The things we save and the stories we read say a lot about us. And every day, people around the world save millions of articles, videos, memes, and more in Pocket — making it a unique window into what’s occupying our collective attention.
What emerges this year from a look at the reading and saving habits of the Pocket community is, unsurprisingly, a picture of millions of people grappling with a global pandemic — trying to stay informed and to process the new uncertainty in their lives. But what also emerges is a portrait of tremendous curiosity and resilience in the face of unprecedented challenges.
Each year, we celebrate the articles that fascinated us the most over the previous 12 months. This year, we decided to go a little deeper and look for trends and collective interests that emerged during this unusual and unforgettable year. What we found is that, beyond processing the pandemic, Pocket users showed a clear interest in learning how to better connect with others, and in changing the way they approach their work and careers under new and difficult circumstances.
Here are four trends that stood out:
Processing the pandemic
This year, science journalist Ed Yong’s prescient feature “How The Pandemic Will End,” published in The Atlantic, claims the title of most-read article of 2020. Written in March as COVID-19 began to overwhelm hospitals in Europe and shut down parts of the U.S. economy, it reads like a blueprint for what the world could have done to get the coronavirus pandemic under control.
All in all, a quarter of the top 100 most-saved and most-read articles in Pocket in 2020 concerned the coronavirus pandemic. That might not sound like a lot, given how omnipresent the virus was this year, but it’s unprecedented for a single topic to be the focus of so much of Pocket users’ attention.
A look at the most-saved articles in Pocket by month shows how coronavirus dominated our attention, and traces the mood swings of an anxiety-riddled year.
What else occupied our minds? Articles that fall into the broad category of “self improvement” also comprised a quarter of the top 100 articles this year — including pieces such as Want to Be More Productive? Try Doing Less and The Eight Secrets to a Fairly Fulfilled Life. (The bulk of the remainder of the top 100 was a mix of articles in the health, politics, tech, and food categories.) That’s a marked decline from 2019, when self improvement tips and hacks comprised nearly 40 percent of the top 100 articles, including pieces such as Why You Procrastinate, The Art of Decision-Making and How to Read 80ish Books a Year.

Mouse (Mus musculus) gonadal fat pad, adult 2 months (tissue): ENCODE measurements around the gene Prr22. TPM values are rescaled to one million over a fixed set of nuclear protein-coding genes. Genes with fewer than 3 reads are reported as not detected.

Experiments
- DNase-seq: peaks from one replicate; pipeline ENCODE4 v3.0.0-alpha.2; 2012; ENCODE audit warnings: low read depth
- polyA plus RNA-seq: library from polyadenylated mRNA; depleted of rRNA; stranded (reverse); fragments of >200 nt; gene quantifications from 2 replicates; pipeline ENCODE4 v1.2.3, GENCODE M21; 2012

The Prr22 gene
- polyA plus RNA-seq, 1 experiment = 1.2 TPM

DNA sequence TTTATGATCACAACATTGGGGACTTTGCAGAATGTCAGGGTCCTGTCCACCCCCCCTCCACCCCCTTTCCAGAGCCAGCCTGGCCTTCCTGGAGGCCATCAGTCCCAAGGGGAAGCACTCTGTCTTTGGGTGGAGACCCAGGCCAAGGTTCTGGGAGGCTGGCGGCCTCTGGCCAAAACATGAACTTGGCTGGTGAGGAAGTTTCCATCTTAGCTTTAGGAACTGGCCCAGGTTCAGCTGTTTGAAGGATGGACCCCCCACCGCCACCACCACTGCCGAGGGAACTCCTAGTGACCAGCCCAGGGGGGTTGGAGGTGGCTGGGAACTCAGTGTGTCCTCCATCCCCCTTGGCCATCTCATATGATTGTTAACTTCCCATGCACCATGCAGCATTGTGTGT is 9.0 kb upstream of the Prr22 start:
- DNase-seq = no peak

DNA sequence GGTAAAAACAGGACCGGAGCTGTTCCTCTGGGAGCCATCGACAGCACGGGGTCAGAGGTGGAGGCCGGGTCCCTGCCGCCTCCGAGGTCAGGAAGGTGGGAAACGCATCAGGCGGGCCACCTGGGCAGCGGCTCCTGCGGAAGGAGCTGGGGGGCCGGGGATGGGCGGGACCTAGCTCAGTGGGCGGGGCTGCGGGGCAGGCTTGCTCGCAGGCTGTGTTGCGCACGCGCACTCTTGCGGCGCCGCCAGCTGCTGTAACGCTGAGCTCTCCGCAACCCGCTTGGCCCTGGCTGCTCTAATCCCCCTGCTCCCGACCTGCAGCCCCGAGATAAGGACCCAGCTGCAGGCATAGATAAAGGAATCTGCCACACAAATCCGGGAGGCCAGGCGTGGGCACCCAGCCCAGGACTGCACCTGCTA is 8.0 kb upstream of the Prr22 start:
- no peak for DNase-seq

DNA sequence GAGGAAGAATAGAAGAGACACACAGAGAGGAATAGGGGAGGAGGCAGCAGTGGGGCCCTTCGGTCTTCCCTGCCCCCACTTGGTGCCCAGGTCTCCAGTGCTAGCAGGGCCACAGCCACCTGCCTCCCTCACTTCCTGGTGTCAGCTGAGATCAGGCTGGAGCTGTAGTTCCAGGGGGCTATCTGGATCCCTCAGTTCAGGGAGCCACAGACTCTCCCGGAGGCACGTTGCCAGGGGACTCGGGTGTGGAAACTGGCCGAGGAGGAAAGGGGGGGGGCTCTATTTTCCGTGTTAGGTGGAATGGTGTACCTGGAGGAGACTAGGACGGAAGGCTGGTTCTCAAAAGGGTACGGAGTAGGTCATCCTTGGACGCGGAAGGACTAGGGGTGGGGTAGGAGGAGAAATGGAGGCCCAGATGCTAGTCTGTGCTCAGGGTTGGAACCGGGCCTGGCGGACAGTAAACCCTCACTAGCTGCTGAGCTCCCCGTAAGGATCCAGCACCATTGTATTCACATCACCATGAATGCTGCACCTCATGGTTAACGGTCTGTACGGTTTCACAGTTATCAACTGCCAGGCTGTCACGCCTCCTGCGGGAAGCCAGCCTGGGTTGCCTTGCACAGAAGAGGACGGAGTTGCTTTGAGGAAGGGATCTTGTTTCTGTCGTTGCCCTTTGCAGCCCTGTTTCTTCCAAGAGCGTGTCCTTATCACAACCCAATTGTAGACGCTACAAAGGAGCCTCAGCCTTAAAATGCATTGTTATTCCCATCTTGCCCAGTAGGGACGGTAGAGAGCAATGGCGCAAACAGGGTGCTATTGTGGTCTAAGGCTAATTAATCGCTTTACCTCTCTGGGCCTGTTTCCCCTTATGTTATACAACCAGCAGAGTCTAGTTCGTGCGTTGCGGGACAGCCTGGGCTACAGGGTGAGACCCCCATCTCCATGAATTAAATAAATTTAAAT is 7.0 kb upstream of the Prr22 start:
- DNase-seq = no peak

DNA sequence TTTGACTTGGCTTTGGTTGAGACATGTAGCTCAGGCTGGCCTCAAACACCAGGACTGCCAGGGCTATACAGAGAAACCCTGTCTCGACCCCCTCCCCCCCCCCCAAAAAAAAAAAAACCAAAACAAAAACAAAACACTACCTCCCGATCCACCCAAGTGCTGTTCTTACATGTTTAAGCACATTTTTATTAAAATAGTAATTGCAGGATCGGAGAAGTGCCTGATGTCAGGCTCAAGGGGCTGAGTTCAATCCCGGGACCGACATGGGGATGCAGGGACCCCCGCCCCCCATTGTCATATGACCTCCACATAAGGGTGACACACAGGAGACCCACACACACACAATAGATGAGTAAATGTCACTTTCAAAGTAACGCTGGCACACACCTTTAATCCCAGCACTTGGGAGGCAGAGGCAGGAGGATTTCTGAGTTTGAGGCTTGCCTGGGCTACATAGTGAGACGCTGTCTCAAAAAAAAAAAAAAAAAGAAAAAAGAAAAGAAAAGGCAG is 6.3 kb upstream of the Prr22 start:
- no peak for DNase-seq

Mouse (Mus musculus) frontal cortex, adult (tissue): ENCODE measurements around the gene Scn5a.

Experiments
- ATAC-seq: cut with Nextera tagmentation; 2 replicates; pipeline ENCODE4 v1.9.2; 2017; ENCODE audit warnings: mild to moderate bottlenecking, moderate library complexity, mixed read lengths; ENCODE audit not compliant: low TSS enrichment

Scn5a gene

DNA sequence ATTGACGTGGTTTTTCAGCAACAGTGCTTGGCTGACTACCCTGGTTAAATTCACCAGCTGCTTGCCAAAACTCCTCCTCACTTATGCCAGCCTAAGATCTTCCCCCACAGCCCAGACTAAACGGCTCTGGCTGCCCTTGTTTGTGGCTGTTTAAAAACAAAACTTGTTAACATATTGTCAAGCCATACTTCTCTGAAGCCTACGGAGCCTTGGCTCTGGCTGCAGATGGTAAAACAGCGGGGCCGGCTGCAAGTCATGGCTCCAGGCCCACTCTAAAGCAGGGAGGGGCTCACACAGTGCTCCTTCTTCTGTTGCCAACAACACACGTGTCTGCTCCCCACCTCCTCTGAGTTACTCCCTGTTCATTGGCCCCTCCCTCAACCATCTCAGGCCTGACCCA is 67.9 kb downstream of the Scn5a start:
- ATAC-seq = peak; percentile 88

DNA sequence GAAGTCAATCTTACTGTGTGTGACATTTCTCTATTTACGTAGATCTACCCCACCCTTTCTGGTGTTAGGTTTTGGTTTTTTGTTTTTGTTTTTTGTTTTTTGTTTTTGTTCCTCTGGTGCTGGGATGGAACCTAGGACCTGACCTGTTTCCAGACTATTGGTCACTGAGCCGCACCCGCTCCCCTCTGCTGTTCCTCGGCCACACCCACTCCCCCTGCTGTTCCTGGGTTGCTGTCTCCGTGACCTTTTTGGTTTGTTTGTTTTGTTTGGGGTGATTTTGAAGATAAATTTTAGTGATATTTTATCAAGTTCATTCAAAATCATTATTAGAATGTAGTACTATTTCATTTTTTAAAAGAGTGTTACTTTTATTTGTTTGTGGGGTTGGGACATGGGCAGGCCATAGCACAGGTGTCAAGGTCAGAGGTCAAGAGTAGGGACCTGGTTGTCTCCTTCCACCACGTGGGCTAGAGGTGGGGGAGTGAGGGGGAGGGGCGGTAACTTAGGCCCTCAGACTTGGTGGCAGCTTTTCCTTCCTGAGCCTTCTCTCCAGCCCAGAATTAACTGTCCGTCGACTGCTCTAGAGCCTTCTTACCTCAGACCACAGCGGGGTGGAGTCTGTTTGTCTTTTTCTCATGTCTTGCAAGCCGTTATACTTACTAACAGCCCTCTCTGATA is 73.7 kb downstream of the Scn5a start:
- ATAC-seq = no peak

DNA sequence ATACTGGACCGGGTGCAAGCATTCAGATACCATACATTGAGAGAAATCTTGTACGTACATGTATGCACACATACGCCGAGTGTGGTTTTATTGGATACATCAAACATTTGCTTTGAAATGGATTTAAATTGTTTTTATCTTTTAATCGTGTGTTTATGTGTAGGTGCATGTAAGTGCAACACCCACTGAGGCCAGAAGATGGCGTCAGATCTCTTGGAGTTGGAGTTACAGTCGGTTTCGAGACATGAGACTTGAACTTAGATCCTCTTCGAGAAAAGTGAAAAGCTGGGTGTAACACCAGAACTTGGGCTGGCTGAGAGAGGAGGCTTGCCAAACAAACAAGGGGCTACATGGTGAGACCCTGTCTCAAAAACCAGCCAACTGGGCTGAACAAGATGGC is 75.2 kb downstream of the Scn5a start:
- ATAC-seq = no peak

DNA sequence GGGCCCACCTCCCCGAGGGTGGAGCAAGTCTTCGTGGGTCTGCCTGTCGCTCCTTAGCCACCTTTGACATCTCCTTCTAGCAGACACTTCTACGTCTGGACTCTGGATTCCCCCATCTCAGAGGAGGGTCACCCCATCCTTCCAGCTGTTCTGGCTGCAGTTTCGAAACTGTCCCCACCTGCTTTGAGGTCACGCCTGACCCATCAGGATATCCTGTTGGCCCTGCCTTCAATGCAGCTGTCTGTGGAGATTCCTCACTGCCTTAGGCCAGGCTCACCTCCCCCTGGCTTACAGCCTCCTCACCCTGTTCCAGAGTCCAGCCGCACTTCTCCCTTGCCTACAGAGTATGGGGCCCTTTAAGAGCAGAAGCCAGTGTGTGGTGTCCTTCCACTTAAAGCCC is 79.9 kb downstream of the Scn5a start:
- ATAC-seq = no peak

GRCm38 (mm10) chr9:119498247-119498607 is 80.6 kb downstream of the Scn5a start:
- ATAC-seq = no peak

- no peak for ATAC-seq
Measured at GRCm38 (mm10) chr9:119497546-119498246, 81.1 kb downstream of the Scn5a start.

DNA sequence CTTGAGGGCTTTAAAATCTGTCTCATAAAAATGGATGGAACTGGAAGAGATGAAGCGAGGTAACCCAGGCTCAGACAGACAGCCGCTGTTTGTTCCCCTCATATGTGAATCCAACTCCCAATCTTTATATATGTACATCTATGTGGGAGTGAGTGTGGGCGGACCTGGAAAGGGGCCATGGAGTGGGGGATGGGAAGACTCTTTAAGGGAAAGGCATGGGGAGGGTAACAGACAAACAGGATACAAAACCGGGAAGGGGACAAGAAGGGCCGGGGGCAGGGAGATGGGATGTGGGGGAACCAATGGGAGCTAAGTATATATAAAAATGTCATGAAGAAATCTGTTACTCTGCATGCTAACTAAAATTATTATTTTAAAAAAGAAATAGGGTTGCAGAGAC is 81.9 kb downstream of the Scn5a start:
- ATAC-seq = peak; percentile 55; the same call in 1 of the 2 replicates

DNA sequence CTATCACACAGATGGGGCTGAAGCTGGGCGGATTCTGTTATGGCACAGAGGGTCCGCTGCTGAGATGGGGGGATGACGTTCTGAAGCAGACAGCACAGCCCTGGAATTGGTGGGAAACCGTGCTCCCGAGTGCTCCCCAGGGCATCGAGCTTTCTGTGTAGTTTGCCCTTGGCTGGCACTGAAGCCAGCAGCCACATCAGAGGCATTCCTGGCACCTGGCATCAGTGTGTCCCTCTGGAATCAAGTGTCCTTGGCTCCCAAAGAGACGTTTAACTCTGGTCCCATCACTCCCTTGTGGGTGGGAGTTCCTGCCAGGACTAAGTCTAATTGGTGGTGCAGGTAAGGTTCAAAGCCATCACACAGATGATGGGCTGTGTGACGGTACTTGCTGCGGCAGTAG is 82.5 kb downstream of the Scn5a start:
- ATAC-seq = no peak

Another decline this year: Interest in traditional career advice. Last year, career-oriented pieces, such as How to Be Successful and Your Professional Decline Is Coming Sooner Than You Think, made up 10 percent of the top 100. This year, the only career-oriented piece that cracked the top 100 that didn’t concern remote work or coronavirus was about the pitfalls of chasing achievement: ‘Success Addicts’ Choose Being Special Over Being Happy.
More self-care, less performative hustle
Last year, the interest in career advice could be summed up in a single, predominant theme: “Hustle culture.” Some of the most-saved pieces in 2019 reflected our high-achieving ambitions.
In 2020, that trend shifted noticeably. This year, stories that prioritized cutting yourself some slack and de-stressing rose to the top of the heap.
That’s not to say that Pocket users gave up on their quest for productivity. It was just a gentler approach, as reflected in these popular articles:
How to connect
Pocket users love a good “how to.” In the summer of 2019, “how to” was the most common two-word phrase in headlines saved to Pocket. Most of the articles were timeless lifehacks, such as:
But amid the stresses of 2020, that trend saw a noticeable dip. It wasn’t just that people were saving fewer “how to” stories — the very nature of what people looked to learn changed dramatically.
And as political rancor dominated headlines and calls for racial justice swept the U.S., many Pocket users gravitated to advice on how to forge deeper connections with others. Several of the most saved “how to” stories this year were about how to better communicate and effect change during times of intense partisanship and social upheaval.
All Zoom’ed out
In 2019, not a single story about remote work made it into the top 400 most-saved articles in Pocket. Unsurprisingly, that changed dramatically this year.
In March, the first month of the mass shift of non-essential workers to working from home, Pocket users gravitated to straightforward stories about how to set up temporary home offices. In April, as many office workers realized their at-home stay would last longer than they initially realized, a new phenomenon called ‘Zoom fatigue’ crept in.
May saw people struggling with their new normal, while June, July, and August had them searching for ways to improve productivity as they settled in for the long haul. By September, the focus shifted to processing: Understanding what a more permanent WFH life looks like and how it will affect the economy – and us – in the long run.
MARCH – Eager for Guidance
APRIL – Uncertainty Creeps In
MAY – Worrying
JUNE – Adapting
JULY – Adapting
AUGUST – Adapting
SEPTEMBER – Looking forward
You’ll find plenty more fascinating reads in our Best of 2020, where we’ve singled out the very best of this year’s stories on culture, tech, science, and more.
If you haven’t read these articles yet, save them to your Pocket and then dig in over the holidays. While you are at it, join the millions of people discovering the thought-provoking articles we curate in our daily newsletter and on the Firefox and Chrome new tab pages.
From all of us at Pocket, have a joyous and safe holiday season and a happy new year.